Recently I’ve experienced some major changes that bring my life more in line with my overall dreams and goals. Two big things happened on the same day, one totally unexpected.
Now, big change, whether positive or negative, can certainly bring its own stress. Ideally, I presume, adjusting to big changes would enhance my ability to cope in life, and it would bring a greater sense of perspective. That is to say, knowing what matters I’d then worry less about the small stuff.
Well, I’ve realized in the last day or two that this isn’t necessarily the total picture for me, at least not right now. What I notice, instead, is that even when things I’ve been dreaming about (some without ever speaking about it, but really dreaming about it and just kind of assuming they would happen) – even when those things come true outside of my imagination, I stress about it.
It’s like, there’s a level that has to do with handling change in life. And I understand that regardless of how much I roll with the changes, I will feel them. But, for me, it seems like there’s another level, where I will start to roll with the changes, cope with them, get that sense of perspective – and then I get locked up inside of an almost physically painful anxiety. So then it feels like a rollercoaster of relief that almost leads to more anxiety, then something else brings relief, then that triggers more anxiety, and so on.
I was pondering this phenomenon today as a couple of really cool things happened to me, and I felt a momentary relief, and then again that sickening feeling of anxiety. And it occurred to me that this anxiety has the quality of an addiction. In recent weeks I’ve been watching more than one person in my experience as they go through the initial stages of stopping an addictive substance. And the feelings they report, particularly the frustration with how badly part of them calls out for the thing they’re giving up (even while another part of them can’t imagine returning to the substance and yet another part just feels extra vulnerable) – those feelings are just a bit too familiar for coincidence.
It’s been really eye-opening to see how, upon having good things come to me, I have taken it upon myself, even before I’m consciously aware of it, to cloak myself and my true feelings and my genuine experience in anxiety. So then, whether I feel happy, sad, mad, frightened, or any other nuance of emotion, it gets masked by anxiety.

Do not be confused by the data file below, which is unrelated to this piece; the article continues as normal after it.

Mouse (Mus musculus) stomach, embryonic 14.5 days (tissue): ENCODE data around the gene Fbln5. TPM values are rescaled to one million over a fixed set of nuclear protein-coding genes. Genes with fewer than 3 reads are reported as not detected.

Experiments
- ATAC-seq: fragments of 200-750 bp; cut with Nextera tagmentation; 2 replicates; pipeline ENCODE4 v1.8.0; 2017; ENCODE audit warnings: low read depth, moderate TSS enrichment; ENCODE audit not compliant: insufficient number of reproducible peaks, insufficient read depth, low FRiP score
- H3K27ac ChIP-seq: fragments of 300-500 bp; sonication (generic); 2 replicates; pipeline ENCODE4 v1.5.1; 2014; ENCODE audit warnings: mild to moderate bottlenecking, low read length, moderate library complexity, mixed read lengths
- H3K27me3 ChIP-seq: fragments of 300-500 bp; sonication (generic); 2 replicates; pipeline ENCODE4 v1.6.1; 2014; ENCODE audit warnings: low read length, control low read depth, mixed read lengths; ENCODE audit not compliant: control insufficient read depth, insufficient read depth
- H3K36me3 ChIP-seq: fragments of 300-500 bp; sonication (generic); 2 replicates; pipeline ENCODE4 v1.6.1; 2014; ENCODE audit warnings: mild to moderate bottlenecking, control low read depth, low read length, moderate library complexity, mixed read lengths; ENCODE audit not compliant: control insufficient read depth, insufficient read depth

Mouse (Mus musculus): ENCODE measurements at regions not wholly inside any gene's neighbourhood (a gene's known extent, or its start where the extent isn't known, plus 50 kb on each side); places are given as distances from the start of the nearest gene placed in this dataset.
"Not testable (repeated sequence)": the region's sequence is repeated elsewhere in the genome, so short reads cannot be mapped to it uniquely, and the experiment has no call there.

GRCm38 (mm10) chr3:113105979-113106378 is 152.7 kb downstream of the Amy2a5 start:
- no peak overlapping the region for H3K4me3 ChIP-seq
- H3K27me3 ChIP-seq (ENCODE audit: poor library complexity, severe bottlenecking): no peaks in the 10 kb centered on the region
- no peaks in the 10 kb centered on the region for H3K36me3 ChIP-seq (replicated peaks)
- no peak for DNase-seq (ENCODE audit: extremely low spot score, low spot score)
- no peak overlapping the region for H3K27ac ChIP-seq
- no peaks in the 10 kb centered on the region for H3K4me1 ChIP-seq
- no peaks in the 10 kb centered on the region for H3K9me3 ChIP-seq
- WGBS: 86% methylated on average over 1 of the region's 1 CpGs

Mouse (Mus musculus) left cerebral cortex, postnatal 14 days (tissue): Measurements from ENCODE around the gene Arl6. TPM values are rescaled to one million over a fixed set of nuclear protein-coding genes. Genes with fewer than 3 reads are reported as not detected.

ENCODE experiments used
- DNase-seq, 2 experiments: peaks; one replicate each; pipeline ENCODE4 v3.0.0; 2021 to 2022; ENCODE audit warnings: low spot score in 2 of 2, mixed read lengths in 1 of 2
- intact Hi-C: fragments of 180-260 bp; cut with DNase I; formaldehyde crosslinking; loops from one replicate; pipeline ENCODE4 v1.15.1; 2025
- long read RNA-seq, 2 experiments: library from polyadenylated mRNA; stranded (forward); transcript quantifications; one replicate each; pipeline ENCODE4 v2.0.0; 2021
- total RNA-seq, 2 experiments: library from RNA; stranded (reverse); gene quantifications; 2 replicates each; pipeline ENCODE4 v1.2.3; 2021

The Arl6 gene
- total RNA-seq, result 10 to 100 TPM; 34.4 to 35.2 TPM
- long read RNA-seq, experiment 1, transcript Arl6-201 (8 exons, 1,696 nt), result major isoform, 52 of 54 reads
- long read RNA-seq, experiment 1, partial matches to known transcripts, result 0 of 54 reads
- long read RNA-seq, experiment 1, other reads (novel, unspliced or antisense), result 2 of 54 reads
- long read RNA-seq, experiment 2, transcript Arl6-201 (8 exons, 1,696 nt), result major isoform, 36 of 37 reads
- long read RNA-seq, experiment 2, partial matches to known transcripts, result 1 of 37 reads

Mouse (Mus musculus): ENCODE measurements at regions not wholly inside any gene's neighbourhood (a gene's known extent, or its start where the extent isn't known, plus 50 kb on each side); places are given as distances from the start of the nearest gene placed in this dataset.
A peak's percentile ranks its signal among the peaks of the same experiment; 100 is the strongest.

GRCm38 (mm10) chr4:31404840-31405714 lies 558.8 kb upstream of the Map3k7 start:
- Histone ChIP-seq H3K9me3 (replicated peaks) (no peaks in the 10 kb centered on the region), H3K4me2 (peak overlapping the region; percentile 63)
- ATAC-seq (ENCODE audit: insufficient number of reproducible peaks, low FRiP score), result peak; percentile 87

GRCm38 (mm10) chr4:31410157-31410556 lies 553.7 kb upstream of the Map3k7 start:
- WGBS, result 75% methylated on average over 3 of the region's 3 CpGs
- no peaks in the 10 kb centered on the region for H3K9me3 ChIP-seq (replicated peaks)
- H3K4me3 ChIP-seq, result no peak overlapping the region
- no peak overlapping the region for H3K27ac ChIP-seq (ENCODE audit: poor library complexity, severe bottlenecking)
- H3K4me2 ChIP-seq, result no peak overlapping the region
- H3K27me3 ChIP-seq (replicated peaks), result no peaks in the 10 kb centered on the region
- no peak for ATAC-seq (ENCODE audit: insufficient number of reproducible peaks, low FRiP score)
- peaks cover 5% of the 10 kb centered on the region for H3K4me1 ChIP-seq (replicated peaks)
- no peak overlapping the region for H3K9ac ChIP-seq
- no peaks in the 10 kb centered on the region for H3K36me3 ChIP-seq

It’s almost like anxiety has become my drug of choice over the years. And I do recollect talking some about this in some way here before. But this time it feels different. I’m in situations where really positive changes are pretty much becoming mine for the asking. At the same time, folks around me are similarly experiencing positive changes of one kind or another. I seem to be surrounded by change, and much of it seems to reflect what folks have wanted.
There’s no harm, I know, in understanding that big change brings big feelings. And I do get that it takes time to adjust to big changes even when they are changes I really really wanted. Where I’m wanting to stop and take a breath is in that space between relief and renewed anxiety. Somewhere in that space-which-doesn’t-feel-like-a-space, there is room for an expansive breath. Somewhere in there, there’s room to suggest to my brain that there are other chemicals it could send out right now. Somewhere in there, there’s room to tell my feelings they are really OK. Somewhere in there, I don’t have to hurt myself internally in order to make myself worthy of what is in my life.
My children are starting to read poetry, and of course the classic Shel Silverstein poems make them shriek with laughter and read them aloud and then quote them over and over. There’s something about silly elementary school poetry that gives a little space to breathe. LOL So I will close with this classic of the genre, and I’ll remember to breathe in the relief while I laugh myself to sleep:
The Eraser Poem
The eraser poem.
The eraser poem
The eraser poe
The eraser po
The eraser p
Best. poem. evah. LOL